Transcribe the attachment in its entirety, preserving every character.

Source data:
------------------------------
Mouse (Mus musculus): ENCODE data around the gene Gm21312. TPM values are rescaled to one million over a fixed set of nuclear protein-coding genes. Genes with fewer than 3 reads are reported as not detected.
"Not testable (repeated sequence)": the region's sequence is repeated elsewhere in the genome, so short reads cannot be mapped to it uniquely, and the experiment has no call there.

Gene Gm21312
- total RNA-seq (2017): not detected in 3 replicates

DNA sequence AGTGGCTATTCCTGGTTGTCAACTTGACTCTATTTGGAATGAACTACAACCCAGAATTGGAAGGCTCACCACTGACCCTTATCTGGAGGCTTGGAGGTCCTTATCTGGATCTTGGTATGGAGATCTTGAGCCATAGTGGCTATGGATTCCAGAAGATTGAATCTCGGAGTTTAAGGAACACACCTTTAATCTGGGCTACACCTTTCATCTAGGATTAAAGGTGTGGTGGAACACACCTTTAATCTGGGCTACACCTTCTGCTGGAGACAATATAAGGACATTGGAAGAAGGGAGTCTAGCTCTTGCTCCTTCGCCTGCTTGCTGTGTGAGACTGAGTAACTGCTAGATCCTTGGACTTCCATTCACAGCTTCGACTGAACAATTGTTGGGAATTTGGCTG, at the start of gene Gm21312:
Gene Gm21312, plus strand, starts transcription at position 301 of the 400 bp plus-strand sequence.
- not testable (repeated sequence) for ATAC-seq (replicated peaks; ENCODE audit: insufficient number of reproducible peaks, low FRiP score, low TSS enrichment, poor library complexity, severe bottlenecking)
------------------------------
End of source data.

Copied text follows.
Mouse (Mus musculus): ENCODE data around the gene Gm21312. TPM values are rescaled to one million over a fixed set of nuclear protein-coding genes. Genes with fewer than 3 reads are reported as not detected.
"Not testable (repeated sequence)": the region's sequence is repeated elsewhere in the genome, so short reads cannot be mapped to it uniquely, and the experiment has no call there.

Gene Gm21312
- total RNA-seq (2017): not detected in 3 replicates

DNA sequence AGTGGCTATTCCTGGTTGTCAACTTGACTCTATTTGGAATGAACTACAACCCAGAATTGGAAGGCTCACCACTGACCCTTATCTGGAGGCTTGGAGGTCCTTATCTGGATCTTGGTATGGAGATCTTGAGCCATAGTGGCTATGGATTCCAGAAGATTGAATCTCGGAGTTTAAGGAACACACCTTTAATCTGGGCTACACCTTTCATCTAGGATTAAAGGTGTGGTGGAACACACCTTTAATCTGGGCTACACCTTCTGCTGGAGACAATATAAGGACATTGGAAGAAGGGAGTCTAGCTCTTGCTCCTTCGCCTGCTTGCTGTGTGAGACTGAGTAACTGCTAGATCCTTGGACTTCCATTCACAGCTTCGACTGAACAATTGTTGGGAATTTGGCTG, at the start of gene Gm21312:
Gene Gm21312, plus strand, starts transcription at position 301 of the 400 bp plus-strand sequence.
- not testable (repeated sequence) for ATAC-seq (replicated peaks; ENCODE audit: insufficient number of reproducible peaks, low FRiP score, low TSS enrichment, poor library complexity, severe bottlenecking)